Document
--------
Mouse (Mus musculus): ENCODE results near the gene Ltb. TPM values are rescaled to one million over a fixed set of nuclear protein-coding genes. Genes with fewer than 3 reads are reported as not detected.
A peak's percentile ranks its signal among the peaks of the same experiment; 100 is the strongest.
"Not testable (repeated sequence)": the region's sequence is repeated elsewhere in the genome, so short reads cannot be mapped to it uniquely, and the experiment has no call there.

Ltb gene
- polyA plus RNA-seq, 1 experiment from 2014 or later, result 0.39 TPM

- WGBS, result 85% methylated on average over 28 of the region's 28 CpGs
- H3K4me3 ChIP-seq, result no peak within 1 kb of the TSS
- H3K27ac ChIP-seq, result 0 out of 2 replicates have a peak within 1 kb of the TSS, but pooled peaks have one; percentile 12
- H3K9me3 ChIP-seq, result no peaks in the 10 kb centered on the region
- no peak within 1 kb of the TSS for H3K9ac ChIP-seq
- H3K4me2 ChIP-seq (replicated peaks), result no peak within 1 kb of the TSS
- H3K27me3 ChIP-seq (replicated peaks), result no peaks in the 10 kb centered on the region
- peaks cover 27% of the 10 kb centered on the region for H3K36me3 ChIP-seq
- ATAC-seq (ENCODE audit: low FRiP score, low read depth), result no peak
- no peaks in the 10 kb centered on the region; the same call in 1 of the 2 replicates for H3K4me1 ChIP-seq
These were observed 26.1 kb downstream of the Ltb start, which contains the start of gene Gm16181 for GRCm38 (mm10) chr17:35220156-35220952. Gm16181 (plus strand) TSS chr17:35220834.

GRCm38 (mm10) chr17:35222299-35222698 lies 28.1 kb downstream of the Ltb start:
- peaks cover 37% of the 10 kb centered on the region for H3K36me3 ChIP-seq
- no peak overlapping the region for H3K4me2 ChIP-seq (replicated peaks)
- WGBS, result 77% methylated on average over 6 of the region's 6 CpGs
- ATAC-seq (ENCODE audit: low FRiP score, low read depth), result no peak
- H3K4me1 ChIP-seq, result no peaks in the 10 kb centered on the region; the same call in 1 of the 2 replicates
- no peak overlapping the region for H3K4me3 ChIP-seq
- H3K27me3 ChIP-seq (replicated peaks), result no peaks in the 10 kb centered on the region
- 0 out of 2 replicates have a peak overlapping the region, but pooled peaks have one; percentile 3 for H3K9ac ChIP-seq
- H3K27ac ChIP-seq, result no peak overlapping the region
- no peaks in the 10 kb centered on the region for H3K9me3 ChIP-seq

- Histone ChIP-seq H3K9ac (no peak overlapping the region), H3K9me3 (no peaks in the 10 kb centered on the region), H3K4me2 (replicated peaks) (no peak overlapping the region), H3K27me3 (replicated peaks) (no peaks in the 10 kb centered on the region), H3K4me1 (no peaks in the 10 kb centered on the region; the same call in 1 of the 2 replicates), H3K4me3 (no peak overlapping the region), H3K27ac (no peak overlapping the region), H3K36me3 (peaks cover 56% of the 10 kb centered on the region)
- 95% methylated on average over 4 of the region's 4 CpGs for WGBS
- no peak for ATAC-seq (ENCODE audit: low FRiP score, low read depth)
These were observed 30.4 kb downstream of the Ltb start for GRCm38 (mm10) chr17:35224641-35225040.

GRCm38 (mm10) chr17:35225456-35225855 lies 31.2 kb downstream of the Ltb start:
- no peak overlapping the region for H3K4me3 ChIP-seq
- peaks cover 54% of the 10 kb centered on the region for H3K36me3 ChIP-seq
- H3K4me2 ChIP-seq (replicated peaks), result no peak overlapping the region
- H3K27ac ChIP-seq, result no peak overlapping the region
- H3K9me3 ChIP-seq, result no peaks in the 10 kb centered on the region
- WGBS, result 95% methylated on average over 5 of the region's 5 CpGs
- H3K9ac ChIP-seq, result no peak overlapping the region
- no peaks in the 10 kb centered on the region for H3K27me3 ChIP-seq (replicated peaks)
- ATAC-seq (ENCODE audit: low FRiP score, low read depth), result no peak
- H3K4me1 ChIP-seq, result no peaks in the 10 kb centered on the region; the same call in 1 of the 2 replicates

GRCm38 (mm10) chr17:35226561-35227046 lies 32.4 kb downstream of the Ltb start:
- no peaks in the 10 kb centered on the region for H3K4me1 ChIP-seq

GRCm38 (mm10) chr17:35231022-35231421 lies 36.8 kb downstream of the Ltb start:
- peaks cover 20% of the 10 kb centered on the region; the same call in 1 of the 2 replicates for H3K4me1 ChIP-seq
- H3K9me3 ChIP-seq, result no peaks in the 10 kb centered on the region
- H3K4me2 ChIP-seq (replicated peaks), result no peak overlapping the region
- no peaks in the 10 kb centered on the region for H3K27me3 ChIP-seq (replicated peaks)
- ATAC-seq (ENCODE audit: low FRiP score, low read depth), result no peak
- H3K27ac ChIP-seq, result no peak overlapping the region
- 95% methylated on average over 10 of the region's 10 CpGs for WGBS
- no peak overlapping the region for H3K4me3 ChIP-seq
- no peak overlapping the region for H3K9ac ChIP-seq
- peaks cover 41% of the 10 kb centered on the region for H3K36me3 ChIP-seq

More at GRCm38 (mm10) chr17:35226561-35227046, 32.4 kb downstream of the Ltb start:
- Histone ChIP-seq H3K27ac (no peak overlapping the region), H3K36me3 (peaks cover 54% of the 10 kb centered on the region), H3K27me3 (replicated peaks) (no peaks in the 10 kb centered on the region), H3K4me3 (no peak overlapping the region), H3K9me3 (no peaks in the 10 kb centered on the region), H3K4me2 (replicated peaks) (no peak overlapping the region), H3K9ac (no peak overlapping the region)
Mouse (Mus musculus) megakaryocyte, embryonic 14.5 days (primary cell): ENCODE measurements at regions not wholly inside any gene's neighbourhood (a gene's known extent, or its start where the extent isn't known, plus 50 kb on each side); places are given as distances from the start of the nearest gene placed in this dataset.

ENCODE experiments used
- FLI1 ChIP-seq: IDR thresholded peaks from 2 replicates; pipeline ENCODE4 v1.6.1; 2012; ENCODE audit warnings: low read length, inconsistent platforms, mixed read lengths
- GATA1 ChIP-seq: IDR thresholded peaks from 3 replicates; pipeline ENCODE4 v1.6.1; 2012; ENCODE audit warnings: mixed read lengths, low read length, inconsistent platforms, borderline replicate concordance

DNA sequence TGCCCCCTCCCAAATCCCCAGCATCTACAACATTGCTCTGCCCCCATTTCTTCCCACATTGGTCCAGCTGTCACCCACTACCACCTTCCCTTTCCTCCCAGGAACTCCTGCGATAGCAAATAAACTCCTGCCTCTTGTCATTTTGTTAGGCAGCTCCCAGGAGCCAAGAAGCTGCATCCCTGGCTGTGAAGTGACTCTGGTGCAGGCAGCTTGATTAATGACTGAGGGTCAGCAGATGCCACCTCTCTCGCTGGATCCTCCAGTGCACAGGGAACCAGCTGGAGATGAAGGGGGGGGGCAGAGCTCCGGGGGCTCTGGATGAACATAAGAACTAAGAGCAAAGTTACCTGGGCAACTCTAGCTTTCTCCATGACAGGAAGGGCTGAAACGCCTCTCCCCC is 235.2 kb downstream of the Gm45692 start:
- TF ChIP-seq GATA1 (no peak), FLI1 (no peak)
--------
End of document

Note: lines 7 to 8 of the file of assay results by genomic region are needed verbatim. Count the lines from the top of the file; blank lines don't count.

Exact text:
- H3K4me3 ChIP-seq, result no peak within 1 kb of the TSS
- H3K27ac ChIP-seq, result 0 out of 2 replicates have a peak within 1 kb of the TSS, but pooled peaks have one; percentile 12